The ministry of information and broadcast (I&B), has recently changed its stance on OTT censorship from government-imposed regulations to a self-regulation policy.
The secretary of the ministry of electronics and information technology (MeitY), Amit Khare, emphasised that the OTT platforms should come together and impose a self-regulation model, which will not require any intervention from the government’s side. The announcement was made at the Confederation of Indian Industry’s (CII) Big Picture Summit in Delhi on November 14, 2019.
Khare also said that the previous meetings, in Mumbai and Chennai, discussing the regulation on the OTT platforms with the stakeholders went well. But now the government will be in discussions to set up a self-regulation model.
The joint secretary at the I&B Ministry, Vikram Sahay, meanwhile, said that the government is looking to set up a code of conduct that the OTT industries can follow. This will eliminate the need for any other government regulation, he added.
Sahay also reminded that the Internet and Mobile Association of India (IAMAI) is already working on a “Code of Best Practices” for video streaming and other players to follow. He added that most companies are expected to follow it.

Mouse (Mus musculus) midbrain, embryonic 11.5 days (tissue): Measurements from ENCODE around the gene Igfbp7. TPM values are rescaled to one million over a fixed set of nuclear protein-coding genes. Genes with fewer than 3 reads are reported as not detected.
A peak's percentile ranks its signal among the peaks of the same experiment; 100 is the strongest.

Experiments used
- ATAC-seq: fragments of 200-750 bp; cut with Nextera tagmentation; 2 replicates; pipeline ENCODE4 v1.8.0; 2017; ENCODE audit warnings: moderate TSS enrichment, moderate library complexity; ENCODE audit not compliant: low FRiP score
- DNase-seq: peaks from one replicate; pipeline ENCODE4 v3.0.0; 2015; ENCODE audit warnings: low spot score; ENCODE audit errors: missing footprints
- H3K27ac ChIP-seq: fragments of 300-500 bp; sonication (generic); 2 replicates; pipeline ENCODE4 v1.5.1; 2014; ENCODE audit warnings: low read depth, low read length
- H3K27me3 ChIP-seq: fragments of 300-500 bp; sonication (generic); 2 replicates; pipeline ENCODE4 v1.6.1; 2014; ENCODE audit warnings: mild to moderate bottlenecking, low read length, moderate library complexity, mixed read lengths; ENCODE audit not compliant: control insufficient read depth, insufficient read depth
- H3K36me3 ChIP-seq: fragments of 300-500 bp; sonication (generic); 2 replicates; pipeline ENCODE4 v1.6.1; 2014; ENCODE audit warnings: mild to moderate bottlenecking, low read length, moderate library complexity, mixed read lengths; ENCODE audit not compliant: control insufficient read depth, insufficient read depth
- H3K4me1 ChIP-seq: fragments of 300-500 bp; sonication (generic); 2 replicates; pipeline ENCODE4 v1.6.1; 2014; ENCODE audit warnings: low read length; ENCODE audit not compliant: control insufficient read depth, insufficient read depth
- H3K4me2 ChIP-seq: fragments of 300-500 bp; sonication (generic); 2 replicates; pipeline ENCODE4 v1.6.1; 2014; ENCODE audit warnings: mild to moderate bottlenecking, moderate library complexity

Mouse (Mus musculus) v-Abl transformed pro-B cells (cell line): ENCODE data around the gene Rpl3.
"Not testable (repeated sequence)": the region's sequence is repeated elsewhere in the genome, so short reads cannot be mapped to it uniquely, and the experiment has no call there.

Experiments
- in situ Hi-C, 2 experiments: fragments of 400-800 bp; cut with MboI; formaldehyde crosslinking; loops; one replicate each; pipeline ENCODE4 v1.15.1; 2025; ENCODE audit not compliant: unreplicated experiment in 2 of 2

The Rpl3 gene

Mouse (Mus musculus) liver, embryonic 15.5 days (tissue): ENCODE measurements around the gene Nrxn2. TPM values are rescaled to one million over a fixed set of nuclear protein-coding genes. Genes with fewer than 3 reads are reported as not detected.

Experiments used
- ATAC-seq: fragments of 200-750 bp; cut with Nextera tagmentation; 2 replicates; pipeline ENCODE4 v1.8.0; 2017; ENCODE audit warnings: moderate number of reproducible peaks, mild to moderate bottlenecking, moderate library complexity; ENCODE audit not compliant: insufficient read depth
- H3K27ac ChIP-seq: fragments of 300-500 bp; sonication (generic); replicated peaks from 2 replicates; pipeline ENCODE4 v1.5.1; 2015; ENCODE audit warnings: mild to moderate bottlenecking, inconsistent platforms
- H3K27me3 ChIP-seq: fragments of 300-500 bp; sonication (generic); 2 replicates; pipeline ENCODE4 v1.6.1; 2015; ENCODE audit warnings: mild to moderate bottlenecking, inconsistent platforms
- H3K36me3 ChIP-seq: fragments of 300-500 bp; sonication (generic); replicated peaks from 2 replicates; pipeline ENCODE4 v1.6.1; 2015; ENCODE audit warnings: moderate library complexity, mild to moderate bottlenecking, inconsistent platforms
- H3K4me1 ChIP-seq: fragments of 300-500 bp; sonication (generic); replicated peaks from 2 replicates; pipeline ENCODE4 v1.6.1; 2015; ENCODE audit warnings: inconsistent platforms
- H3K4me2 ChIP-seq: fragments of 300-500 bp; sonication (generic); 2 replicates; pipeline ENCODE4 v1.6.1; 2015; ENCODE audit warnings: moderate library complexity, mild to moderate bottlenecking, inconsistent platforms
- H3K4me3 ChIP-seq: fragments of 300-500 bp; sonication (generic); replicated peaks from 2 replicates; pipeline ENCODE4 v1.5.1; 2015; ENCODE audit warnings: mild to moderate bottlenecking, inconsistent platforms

What Is The Code Of Best Practices For Self-Regulation
IAMAI had rolled out the draft “code of best practices” in January 2019. Back then, The organisation said it had been working on the code for over a year. The Code of Best Practices will establish guiding principles for Online Curated Content (OCC) providers to conduct themselves in a transparent and responsible manner. Through this code, the governmental body also plans to protect consumer interests.
In a media statement, IAMAI listed down the objectives of the code:
- Empower Indian OTT platform users to make informed choices on age-appropriate content
- Allowing users to decide what they want to watch and when
- Safeguard and respect the creative freedom of creators
- Moreover, it wanted to provide a mechanism for complaints redressal
OTT players like Hotstar, Voot, Zee5, Arre, SonyLIV, ALT Balaji, Netflix and Eros Now “voluntarily” signed the bill. However, Amazon, Facebook and Google stayed away from the draft.
Why The OTT Regulations?
The Indian government was pushing for regulation and certification of online video streaming platform after negative feedback from some religious groups on the dystopian Netflix original series Leila.
According to media reports, right-wing organisations like Rashtriya Swayamsevak Sangh (RSS) and others had alleged that certain Netflix shows, like Leila, have created “suspicion and distrust” for Hinduism and “maligned its symbols”.
Besides Leila, other shows such as Zee5’s The Final Call and Kafir, and Netflix’s opinion-based comedy talk show The Patriot Act hosted by comedian Hasan Minhaj.
The government could not regulate online content because these platforms do not require any certifications as they don’t come under the Cinematograph Act of 1952. Moreover, the Karnataka high court had also asked the central government to come up with some sort of regulations for the platform.